PNW RNs are not OK. Is there any solution for burnout?

As it enters a third surge in the United States, the COVID-19 pandemic may be breaking healthcare workers. As if this writing, more than 11 million Americans have contracted the virus; reported new cases are up 77 percent, to 172,391; new deaths have risen 52 percent, to 1,923. The country recently crossed the quarter-million mark of fatalities. In North Dakota a few days ago, coronavirus infection rates were the highest in the world. To serve their patients and employers, the country’s nursing workforce is working harder, and for more hours, than ever before. Much like the virus itself, burnout remains unchecked.

Before the pandemic, nurses were already performing under significant stress. A recent article in the Journal of Radiology Nursing found that burnout reported among RNs pre-COVID ranged between 35–45 percent. And multiple studies have corroborated that nurses are more likely to experience high stress levels in addition to other health-related symptoms.

As COVID continues to impact communities across the state, employers are sharing how they are supporting their nurses while monitoring stress and burnout. Unsurprisingly, the prolonged stress and anxiety created by the pandemic is taking a toll on RNs region-wide.

Jennifer Henderson, an employee assistant program consultant for Kaiser Permanente Northwest, reports from her colleagues that the stressors Pacific Northwest nurses are experiencing are similar to those felt by their colleagues elsewhere in the country. These include the fear of infecting loved ones; the need for childcare and home-schooling; relationship issues; increased anxiety and/or depression; and the stress of navigating constantly changing recommendations from the CDC.

Organizations are working to proactively reach out and connect with staff. Anne Hansen, Asante Health’s nursing professional development director, explains that these include care team meetings, unit debriefings, and proactively engaging staff to discuss a variety of health and wellness topics.

Still, it may not be enough. Henderson adds that Kaiser utilizes regular team briefings that allow for touch-points with staff. “Additionally, we have drop-in support groups and 24/7 direct access to counselors through our employee assistance program,” she says.

As cold and flu season approaches and COVID infections spike, healthcare organizations are already concerned that an increase in patient numbers may overwhelm the system. Continued demands for care could also engulf an exhausted nursing staff.

“The biggest and most basic worries are about staff’s level of fatigue and their ability to stay well with the chronic and unending path of COVID,” Henderson says.

The Journal of Radiology Nursing article lays out a valuable list of starting places for nurses experiencing burnout, suggesting focus on the following tactics:

  • Cognitive restructuring and reframing
  • Stress management and relaxation skills
  • Yoga, tai chi, or mindfulness meditation
  • Grief counseling
  • Brainstorming around ways to change workplace and workload
  • Writing workshops
  • Music and art therapy
  • Learning communication skills
  • Building workload and organizational management skills

While not COVID-specific, these suggestions are likely to be of value during the current crisis.

Is there a silver lining to such high levels of burnout? Courtnay Caufield, chief nursing executive at Kaiser Sunnyside, suggests that even if it’s short-lived, the added stress may have some benefits. “Hard as it is, I have never seen so much resiliency and teamwork as well as innovation and adaptability,” she says.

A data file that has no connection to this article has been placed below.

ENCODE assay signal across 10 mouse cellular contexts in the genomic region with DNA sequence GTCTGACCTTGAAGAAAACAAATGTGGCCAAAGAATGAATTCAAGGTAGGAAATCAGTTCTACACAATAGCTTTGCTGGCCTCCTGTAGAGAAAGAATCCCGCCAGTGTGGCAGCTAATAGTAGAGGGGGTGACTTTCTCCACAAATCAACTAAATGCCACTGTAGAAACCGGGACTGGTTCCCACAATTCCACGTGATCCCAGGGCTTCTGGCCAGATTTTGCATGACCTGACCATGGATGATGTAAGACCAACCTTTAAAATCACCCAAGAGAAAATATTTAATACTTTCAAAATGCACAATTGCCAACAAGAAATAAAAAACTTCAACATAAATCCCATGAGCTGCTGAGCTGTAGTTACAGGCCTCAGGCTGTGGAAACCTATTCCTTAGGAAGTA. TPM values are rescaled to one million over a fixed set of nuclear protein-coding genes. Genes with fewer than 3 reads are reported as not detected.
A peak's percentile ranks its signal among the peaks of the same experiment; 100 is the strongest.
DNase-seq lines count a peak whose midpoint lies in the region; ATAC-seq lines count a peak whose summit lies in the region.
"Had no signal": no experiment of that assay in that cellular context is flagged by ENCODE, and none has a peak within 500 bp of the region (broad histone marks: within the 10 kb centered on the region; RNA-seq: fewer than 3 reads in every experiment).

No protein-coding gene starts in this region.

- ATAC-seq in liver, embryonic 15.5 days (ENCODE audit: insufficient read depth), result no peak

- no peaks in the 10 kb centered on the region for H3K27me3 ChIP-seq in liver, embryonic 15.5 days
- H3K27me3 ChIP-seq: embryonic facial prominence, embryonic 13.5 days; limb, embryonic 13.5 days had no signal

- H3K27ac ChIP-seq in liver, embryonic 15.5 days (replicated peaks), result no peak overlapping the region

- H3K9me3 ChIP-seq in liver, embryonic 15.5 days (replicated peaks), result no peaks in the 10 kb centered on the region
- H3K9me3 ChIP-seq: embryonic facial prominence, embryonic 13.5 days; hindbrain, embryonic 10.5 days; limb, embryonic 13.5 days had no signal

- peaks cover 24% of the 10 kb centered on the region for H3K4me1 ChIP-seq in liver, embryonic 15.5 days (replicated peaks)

To be certain, as the world grows more COVID-informed, the plight of nurses nationwide becomes better known. Jodi Dering, an ER nurse in South Dakota, made news headlines (and a CNN interview) recently after reporting honestly and at length on Twitter about her experience with conditions and patient attitudes in her ward. Nurses in the Pacific Northwest may not have her caseload—not for now, anyway—but they can certainly sympathize with her plight.

Things are likely to get worse before they get better. Zach Fogg, who directs operations for long-term care facilities at multiple Marquis Companies, believes that front-line healthcare workers will continue to see a great amount of stress, and that staff must find ways to temper it. “It is important for them to find new outlets,” he says.

The Journal of Radiology Nursing article notes that because of the emotional connection they have with their patients, nurses are more often affected by compassion fatigue. Patient loss, medical error, or other unanticipated events can lead to additional traumatic stress. Everything adds up. “Left unmanaged,” its authors report, “these work-related conditions can lead to depression—which, as opposed to burnout, affects all areas of a nurse’s life.”

As the pandemic rages and nurses are called upon to maintain an ever-increasing workload, the system that supports them is reaching a breaking point. A recent feature in The Atlantic reminds readers that RNs and other front-line healthcare workers can only do so much; the rest is up to the patients and their friends and families.

“The best strategy remains the obvious one: Keep people from getting infected at all,” the article explains. “Once again, the fate of the U.S. healthcare system depends on the collective action of its citizens…. People can reduce their risk by wearing masks and avoiding indoor spaces…. Thanksgiving and Christmas gatherings, for which several generations will travel around the country for days of close indoor contact and constant conversation, will be risky too.”

For the PNW’s RNs, pulling up the energy to face a holiday COVID spike and whatever comes afterwards will likely increase already precarious levels of burnout.

 

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